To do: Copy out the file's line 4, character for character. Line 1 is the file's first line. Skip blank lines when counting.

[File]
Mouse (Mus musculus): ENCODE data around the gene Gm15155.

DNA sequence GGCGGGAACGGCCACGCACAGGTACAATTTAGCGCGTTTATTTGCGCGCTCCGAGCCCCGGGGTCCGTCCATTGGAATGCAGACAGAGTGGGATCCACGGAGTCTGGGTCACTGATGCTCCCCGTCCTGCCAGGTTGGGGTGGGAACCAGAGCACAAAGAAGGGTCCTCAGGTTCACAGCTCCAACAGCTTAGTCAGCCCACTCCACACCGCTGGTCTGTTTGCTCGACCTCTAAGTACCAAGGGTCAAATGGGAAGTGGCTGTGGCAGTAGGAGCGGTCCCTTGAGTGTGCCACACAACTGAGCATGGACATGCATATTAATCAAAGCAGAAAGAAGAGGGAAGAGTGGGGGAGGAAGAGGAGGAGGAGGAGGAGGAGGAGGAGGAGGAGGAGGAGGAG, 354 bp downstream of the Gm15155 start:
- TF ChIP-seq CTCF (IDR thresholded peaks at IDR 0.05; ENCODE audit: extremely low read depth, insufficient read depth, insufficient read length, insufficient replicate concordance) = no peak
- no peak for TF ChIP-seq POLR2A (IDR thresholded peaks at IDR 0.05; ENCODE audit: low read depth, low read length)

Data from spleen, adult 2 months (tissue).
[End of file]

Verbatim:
- no peak for TF ChIP-seq POLR2A (IDR thresholded peaks at IDR 0.05; ENCODE audit: low read depth, low read length)